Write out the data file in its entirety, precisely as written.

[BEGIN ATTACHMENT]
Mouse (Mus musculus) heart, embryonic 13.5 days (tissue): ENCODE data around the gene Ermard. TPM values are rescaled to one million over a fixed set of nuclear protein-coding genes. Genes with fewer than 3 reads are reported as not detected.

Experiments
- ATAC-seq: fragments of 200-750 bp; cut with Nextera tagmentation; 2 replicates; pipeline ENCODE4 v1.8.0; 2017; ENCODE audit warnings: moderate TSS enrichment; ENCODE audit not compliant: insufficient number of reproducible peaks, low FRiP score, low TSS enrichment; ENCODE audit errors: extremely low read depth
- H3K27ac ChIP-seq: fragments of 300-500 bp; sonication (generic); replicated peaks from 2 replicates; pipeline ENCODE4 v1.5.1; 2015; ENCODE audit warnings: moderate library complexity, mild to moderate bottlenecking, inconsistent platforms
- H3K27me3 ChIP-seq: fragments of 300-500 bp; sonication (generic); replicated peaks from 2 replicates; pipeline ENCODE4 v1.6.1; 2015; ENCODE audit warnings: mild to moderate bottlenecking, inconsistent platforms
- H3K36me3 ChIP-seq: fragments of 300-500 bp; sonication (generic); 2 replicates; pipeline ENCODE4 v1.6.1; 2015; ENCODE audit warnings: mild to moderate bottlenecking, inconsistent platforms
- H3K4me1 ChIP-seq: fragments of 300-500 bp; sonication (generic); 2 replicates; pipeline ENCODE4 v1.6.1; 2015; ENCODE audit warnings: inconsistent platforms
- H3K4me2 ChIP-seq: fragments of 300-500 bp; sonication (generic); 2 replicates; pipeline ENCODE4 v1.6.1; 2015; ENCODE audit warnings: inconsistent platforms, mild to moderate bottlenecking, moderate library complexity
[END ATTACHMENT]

Mouse (Mus musculus) heart, embryonic 13.5 days (tissue): ENCODE data around the gene Ermard. TPM values are rescaled to one million over a fixed set of nuclear protein-coding genes. Genes with fewer than 3 reads are reported as not detected.

Experiments
- ATAC-seq: fragments of 200-750 bp; cut with Nextera tagmentation; 2 replicates; pipeline ENCODE4 v1.8.0; 2017; ENCODE audit warnings: moderate TSS enrichment; ENCODE audit not compliant: insufficient number of reproducible peaks, low FRiP score, low TSS enrichment; ENCODE audit errors: extremely low read depth
- H3K27ac ChIP-seq: fragments of 300-500 bp; sonication (generic); replicated peaks from 2 replicates; pipeline ENCODE4 v1.5.1; 2015; ENCODE audit warnings: moderate library complexity, mild to moderate bottlenecking, inconsistent platforms
- H3K27me3 ChIP-seq: fragments of 300-500 bp; sonication (generic); replicated peaks from 2 replicates; pipeline ENCODE4 v1.6.1; 2015; ENCODE audit warnings: mild to moderate bottlenecking, inconsistent platforms
- H3K36me3 ChIP-seq: fragments of 300-500 bp; sonication (generic); 2 replicates; pipeline ENCODE4 v1.6.1; 2015; ENCODE audit warnings: mild to moderate bottlenecking, inconsistent platforms
- H3K4me1 ChIP-seq: fragments of 300-500 bp; sonication (generic); 2 replicates; pipeline ENCODE4 v1.6.1; 2015; ENCODE audit warnings: inconsistent platforms
- H3K4me2 ChIP-seq: fragments of 300-500 bp; sonication (generic); 2 replicates; pipeline ENCODE4 v1.6.1; 2015; ENCODE audit warnings: inconsistent platforms, mild to moderate bottlenecking, moderate library complexity